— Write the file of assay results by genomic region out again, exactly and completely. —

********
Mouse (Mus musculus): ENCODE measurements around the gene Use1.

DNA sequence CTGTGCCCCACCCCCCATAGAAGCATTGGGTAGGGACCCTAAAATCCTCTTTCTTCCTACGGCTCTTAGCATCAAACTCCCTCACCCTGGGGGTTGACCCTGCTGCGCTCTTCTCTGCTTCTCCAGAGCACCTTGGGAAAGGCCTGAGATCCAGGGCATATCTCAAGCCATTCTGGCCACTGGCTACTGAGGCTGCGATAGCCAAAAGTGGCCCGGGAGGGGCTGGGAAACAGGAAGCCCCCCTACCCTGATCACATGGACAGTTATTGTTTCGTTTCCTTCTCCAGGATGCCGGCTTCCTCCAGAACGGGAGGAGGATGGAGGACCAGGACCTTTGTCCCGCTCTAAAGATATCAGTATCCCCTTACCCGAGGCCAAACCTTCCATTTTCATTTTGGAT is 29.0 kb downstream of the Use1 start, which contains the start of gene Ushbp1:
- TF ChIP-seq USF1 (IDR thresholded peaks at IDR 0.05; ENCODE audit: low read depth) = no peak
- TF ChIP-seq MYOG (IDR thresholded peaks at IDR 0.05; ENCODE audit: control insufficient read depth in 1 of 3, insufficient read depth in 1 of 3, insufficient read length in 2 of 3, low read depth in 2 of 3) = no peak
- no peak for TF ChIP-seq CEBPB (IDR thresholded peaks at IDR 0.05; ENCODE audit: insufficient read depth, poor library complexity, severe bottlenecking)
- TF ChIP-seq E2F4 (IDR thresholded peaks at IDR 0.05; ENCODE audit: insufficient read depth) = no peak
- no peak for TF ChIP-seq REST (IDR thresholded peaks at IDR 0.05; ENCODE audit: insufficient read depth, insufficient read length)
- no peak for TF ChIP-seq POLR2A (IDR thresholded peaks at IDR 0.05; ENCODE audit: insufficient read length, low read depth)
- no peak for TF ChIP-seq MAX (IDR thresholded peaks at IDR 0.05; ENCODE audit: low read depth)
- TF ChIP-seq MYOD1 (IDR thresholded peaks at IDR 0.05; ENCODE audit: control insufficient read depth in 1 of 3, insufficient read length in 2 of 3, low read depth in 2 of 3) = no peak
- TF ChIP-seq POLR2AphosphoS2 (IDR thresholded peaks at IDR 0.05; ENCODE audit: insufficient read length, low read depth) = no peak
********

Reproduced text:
Mouse (Mus musculus): ENCODE measurements around the gene Use1.

DNA sequence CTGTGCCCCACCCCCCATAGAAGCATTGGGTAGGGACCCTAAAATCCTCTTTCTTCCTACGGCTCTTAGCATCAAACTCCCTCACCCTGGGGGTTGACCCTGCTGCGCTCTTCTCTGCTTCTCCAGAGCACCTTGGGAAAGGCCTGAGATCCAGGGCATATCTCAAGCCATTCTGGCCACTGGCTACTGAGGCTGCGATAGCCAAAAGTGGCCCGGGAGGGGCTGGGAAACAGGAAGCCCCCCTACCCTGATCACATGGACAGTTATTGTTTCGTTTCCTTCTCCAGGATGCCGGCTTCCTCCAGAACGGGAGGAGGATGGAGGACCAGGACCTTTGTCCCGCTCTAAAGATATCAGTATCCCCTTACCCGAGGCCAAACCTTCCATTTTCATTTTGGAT is 29.0 kb downstream of the Use1 start, which contains the start of gene Ushbp1:
- TF ChIP-seq USF1 (IDR thresholded peaks at IDR 0.05; ENCODE audit: low read depth) = no peak
- TF ChIP-seq MYOG (IDR thresholded peaks at IDR 0.05; ENCODE audit: control insufficient read depth in 1 of 3, insufficient read depth in 1 of 3, insufficient read length in 2 of 3, low read depth in 2 of 3) = no peak
- no peak for TF ChIP-seq CEBPB (IDR thresholded peaks at IDR 0.05; ENCODE audit: insufficient read depth, poor library complexity, severe bottlenecking)
- TF ChIP-seq E2F4 (IDR thresholded peaks at IDR 0.05; ENCODE audit: insufficient read depth) = no peak
- no peak for TF ChIP-seq REST (IDR thresholded peaks at IDR 0.05; ENCODE audit: insufficient read depth, insufficient read length)
- no peak for TF ChIP-seq POLR2A (IDR thresholded peaks at IDR 0.05; ENCODE audit: insufficient read length, low read depth)
- no peak for TF ChIP-seq MAX (IDR thresholded peaks at IDR 0.05; ENCODE audit: low read depth)
- TF ChIP-seq MYOD1 (IDR thresholded peaks at IDR 0.05; ENCODE audit: control insufficient read depth in 1 of 3, insufficient read length in 2 of 3, low read depth in 2 of 3) = no peak
- TF ChIP-seq POLR2AphosphoS2 (IDR thresholded peaks at IDR 0.05; ENCODE audit: insufficient read length, low read depth) = no peak